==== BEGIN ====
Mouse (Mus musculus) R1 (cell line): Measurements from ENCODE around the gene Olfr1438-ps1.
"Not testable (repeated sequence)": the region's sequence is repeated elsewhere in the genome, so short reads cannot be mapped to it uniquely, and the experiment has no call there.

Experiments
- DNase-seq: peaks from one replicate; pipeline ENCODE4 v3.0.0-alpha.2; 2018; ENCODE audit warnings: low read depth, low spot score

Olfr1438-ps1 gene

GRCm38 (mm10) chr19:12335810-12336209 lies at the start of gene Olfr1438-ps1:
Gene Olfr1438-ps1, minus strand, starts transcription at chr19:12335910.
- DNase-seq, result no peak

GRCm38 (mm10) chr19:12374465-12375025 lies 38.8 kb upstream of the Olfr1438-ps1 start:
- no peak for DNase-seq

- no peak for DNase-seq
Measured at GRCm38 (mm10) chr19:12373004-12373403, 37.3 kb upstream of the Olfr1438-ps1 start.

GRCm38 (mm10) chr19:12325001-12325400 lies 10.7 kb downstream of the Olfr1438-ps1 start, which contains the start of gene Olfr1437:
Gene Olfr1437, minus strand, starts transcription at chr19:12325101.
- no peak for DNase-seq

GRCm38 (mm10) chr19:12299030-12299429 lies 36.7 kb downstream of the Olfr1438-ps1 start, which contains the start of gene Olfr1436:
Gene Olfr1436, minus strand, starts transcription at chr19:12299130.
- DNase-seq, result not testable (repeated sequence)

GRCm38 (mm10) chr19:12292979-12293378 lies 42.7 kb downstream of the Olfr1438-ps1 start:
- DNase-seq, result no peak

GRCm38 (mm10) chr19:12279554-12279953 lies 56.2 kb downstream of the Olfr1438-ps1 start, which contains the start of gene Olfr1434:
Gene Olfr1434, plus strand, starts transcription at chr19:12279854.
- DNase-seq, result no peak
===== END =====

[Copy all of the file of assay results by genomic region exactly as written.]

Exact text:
Mouse (Mus musculus) R1 (cell line): Measurements from ENCODE around the gene Olfr1438-ps1.
"Not testable (repeated sequence)": the region's sequence is repeated elsewhere in the genome, so short reads cannot be mapped to it uniquely, and the experiment has no call there.

Experiments
- DNase-seq: peaks from one replicate; pipeline ENCODE4 v3.0.0-alpha.2; 2018; ENCODE audit warnings: low read depth, low spot score

Olfr1438-ps1 gene

GRCm38 (mm10) chr19:12335810-12336209 lies at the start of gene Olfr1438-ps1:
Gene Olfr1438-ps1, minus strand, starts transcription at chr19:12335910.
- DNase-seq, result no peak

GRCm38 (mm10) chr19:12374465-12375025 lies 38.8 kb upstream of the Olfr1438-ps1 start:
- no peak for DNase-seq

- no peak for DNase-seq
Measured at GRCm38 (mm10) chr19:12373004-12373403, 37.3 kb upstream of the Olfr1438-ps1 start.

GRCm38 (mm10) chr19:12325001-12325400 lies 10.7 kb downstream of the Olfr1438-ps1 start, which contains the start of gene Olfr1437:
Gene Olfr1437, minus strand, starts transcription at chr19:12325101.
- no peak for DNase-seq

GRCm38 (mm10) chr19:12299030-12299429 lies 36.7 kb downstream of the Olfr1438-ps1 start, which contains the start of gene Olfr1436:
Gene Olfr1436, minus strand, starts transcription at chr19:12299130.
- DNase-seq, result not testable (repeated sequence)

GRCm38 (mm10) chr19:12292979-12293378 lies 42.7 kb downstream of the Olfr1438-ps1 start:
- DNase-seq, result no peak

GRCm38 (mm10) chr19:12279554-12279953 lies 56.2 kb downstream of the Olfr1438-ps1 start, which contains the start of gene Olfr1434:
Gene Olfr1434, plus strand, starts transcription at chr19:12279854.
- DNase-seq, result no peak